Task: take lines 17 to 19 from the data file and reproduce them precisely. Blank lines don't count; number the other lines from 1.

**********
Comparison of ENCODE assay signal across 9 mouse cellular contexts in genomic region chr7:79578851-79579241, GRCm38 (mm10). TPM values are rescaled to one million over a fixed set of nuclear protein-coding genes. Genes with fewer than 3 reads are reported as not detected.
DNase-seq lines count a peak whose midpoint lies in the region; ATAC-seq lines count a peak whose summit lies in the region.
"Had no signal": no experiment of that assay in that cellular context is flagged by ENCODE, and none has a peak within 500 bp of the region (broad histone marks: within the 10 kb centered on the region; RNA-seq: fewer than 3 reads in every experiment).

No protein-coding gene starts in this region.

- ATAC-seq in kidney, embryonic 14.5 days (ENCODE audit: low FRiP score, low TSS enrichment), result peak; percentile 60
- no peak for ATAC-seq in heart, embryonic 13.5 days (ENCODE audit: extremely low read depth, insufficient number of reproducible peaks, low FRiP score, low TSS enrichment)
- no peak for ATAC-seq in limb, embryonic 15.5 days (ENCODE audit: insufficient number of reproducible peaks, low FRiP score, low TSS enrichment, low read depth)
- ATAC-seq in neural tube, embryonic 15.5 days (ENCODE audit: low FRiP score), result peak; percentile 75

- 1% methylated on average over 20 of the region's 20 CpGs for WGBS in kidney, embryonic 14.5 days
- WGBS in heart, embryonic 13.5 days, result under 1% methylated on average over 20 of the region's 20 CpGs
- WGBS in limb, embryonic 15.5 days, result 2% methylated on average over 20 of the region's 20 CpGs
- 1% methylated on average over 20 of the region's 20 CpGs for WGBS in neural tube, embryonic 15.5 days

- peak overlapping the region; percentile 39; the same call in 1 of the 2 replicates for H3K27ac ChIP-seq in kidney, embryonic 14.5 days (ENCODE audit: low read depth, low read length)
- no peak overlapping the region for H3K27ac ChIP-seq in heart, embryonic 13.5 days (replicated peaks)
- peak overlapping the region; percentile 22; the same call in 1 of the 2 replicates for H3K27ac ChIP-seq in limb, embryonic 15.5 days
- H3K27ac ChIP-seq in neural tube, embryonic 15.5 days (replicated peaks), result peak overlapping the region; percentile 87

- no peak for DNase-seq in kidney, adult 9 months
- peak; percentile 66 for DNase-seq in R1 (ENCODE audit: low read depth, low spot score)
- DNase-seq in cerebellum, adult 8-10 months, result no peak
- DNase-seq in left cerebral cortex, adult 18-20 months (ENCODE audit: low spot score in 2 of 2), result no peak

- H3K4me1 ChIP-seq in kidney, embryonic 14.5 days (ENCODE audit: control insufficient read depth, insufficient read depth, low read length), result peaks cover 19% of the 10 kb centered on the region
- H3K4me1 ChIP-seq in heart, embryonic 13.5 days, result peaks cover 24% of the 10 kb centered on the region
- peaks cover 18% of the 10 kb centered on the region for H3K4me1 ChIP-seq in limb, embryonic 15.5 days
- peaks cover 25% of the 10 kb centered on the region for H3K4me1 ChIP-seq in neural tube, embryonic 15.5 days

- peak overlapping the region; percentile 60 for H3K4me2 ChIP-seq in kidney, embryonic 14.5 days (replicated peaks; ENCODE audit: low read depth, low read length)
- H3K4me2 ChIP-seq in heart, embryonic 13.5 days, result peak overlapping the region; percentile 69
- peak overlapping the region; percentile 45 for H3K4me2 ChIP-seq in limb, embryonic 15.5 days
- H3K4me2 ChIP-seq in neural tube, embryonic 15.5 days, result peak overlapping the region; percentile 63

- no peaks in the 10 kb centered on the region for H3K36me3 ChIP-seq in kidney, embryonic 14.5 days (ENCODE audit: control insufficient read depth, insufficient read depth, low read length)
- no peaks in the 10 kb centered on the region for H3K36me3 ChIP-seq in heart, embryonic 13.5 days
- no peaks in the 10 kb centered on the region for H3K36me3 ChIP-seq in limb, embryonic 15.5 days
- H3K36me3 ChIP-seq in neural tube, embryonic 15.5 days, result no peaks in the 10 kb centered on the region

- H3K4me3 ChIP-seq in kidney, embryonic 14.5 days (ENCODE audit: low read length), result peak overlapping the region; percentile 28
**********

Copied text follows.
- no peak for DNase-seq in kidney, adult 9 months
- peak; percentile 66 for DNase-seq in R1 (ENCODE audit: low read depth, low spot score)
- DNase-seq in cerebellum, adult 8-10 months, result no peak